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Student Loans

Best Parent Student Loans

We conducted extensive research into every student loan lender (and we’ve been doing it for years). Our best overall recommendation right now is College Ave for parents to get a loan to help students pay for college.

Many parents love nothing more than to see their children receive a college education that can land them a great job. But with the cost of college continuing to climb, they might doubt their ability to pay for that education out of pocket.

Luckily, parents can consider taking out parent student loans through the Department of Education or private lenders. These loans require a strong personal credit history and will be taken out in the parent’s name.

To learn more, compare the federal and private student loans for parents below.

In this article:

What is a parent student loan?

A parent student loan is a loan that a parent or guardian can get to pay for education costs on behalf of an eligible student. Repayment of parent student loans is the responsibility of the borrower, not the student.

Students can agree to make payments toward parent loans but they’re not required to do so. The amount you can borrow with a parent loan depends on whether you’re seeking federal or private funding, the cost of attendance at the student’s school, and other amounts of financial aid received.

Compare parent student loans

Use the table below to help you select a loan that best fits your needs. Each of the options in the table are discussed in more detail further down the page.

LoanVariable rates (APR)Fixed rates (APR)Origination feeTerm lengths
Federal Parent PLUSN/A6.28%4.228%10 – 25 years
College Ave1.19% – 11.98%3.49% – 12.99%None5 – 15 years
Earnest0.94%11.44% 3.24%12.78%None5 – 15 years
SoFi6.32%13.13%6.50%13.98%None5, 7, 10, or 15 years
Rhode Island Student Loan AuthorityNone6.34%None5, 7, or 10 years

Federal Parent PLUS loan

If your child has already met federal loan limits or if you simply don’t want your child to have to take out loans in his or her name, you have the option of taking out a Parent PLUS Loan.

The federal PLUS Loan program allows parents to borrow money for undergraduate or graduate education. You can take 10 to 25 years to repay a parent PLUS Loan. The maximum amount you can borrow is the cost of attendance, as determined by the school, less any financial aid the student has already received.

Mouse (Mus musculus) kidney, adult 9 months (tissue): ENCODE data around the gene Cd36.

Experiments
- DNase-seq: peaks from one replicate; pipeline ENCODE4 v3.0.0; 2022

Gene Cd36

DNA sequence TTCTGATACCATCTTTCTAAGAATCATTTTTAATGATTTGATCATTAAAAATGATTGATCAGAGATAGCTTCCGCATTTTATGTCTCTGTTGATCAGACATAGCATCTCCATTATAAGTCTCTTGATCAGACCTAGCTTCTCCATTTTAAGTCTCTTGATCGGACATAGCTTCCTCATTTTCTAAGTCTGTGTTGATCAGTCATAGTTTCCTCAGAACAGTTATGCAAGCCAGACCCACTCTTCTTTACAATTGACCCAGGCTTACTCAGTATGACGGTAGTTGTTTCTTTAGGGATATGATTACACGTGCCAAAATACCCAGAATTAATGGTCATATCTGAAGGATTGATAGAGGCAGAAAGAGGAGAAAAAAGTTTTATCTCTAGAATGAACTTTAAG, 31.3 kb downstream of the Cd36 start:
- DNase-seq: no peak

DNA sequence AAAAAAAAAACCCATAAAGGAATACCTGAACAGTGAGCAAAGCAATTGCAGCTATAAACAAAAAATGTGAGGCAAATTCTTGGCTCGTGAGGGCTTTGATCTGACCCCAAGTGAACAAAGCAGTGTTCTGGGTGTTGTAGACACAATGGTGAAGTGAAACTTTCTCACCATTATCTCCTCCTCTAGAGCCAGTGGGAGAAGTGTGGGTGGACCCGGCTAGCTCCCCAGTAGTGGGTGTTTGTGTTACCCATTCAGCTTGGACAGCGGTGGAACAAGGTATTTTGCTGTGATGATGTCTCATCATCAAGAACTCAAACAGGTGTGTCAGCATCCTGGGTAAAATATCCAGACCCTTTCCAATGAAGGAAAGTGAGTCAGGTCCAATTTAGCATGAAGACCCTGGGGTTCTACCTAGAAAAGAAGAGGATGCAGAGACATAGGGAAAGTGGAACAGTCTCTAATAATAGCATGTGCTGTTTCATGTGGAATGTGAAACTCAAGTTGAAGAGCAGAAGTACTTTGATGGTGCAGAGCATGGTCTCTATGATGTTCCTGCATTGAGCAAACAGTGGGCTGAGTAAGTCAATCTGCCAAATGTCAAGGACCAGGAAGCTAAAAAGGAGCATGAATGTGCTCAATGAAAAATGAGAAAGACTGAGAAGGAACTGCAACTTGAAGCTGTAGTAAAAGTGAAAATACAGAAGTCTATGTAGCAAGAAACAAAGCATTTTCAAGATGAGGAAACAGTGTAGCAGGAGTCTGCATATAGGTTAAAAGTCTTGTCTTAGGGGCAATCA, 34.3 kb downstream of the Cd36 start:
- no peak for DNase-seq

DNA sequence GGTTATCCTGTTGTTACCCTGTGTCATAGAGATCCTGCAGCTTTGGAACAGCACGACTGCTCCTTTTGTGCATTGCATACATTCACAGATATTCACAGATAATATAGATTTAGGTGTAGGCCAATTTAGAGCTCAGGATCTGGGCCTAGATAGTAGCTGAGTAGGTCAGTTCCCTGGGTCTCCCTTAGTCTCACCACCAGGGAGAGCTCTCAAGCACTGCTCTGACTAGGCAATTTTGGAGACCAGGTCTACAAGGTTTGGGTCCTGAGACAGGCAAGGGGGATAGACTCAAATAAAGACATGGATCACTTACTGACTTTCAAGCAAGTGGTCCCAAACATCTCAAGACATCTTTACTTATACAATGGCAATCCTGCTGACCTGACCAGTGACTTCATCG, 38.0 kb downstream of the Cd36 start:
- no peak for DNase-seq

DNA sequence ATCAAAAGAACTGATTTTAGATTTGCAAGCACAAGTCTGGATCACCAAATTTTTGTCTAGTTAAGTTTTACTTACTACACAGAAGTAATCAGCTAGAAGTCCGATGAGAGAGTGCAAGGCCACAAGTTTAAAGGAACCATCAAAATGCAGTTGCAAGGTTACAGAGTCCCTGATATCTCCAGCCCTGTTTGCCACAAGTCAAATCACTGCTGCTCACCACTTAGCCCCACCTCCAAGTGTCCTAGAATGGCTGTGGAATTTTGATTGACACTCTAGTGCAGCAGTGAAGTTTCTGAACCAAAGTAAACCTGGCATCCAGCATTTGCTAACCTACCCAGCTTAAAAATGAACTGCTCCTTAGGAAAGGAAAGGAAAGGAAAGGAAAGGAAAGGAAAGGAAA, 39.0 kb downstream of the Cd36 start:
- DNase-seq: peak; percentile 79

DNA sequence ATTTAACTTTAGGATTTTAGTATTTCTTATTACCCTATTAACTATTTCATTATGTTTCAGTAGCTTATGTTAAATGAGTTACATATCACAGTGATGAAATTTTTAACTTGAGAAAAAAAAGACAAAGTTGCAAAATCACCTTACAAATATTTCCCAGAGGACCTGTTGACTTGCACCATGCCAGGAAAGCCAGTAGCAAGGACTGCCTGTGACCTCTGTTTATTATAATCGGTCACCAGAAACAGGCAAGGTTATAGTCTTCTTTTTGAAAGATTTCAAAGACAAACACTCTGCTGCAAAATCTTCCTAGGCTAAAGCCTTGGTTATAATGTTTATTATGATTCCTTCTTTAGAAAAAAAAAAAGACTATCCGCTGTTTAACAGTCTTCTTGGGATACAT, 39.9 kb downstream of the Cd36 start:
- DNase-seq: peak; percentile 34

Private parent student loans can follow the same guidelines, but they don’t always. For example, you might be limited to borrowing $50,000 or $100,000, depending on the private lender. Repayment terms for private parent student loans may also be capped at 10 or 15 years.

To be eligible for a parent PLUS Loan, you must not have any adverse credit history (such as bankruptcies) and your child must be attending school at least half-time. Before applying for a Parent PLUS Loan, your child should fill out the FAFSA to see what other aid he or she is eligible for. The FAFSA isn’t required to apply for private parent student loans, though lenders will typically check your credit history and income.

Here are some additional key details about Parent PLUS Loans:

  • Fixed Rates (APR): 6.28%
  • Variable Rates (APR): Not offered
  • Origination fee: 4.228%
  • Soft credit check: Not available; hard credit check only
  • Repayment terms: 10 years (standard) or 25 years (graduated)
  • In-school repayment: Partial payments, full payments, full deferral
  • Grace period: 6 months after child leaves school

Best private student loans for parents

Parents also have the option to apply for private student loans. These loans are issued by private lenders and aren’t affiliated with any federal government education loan program. 

Private parent student loans could be a good option for parents who want to maintain control of the loan funds. Any money released for the loan will be sent right to the parent, not the child. But you’ll need a good credit score to take out private loans. If your credit isn’t great, you’ll have a higher interest rate.

But, it’s important to remember that private parent loans don’t enjoy the same protections as federal PLUS Loans. For example, Parent PLUS Loans that are consolidated into a Direct Consolidation Loan may be eligible for Public Service Loan Forgiveness while private student loans are not. 

If you’re looking for those kinds of benefits, you may be better off reserving private parent student loans as a last-resort option. And if you do think you’ll need to take out private loans, it’s important to research the options carefully to find the right lender.

Best overall: College Ave parent student loan

Editorial Rating: 4.8 out of 5

  • You can choose your repayment plan and term
  • No application, origination, or prepayment fees

College Ave is an online lender that offers different types of student loans, including parent loans. The Wilmington, Delaware-based company was founded in 2014 with the goal of offering a less complicated path to student borrowing. 

College Ave is notable for offering flexible repayment options that are designed to work for different parent budgets. Loans are available for parents, as well as grandparents, guardians, and other relatives such as aunts or uncles.

The College Ave Parent Student Loan is our highest-rated student loan for parents. Here is some more information about this loan:

  • Fixed APR: 3.49% – 12.99%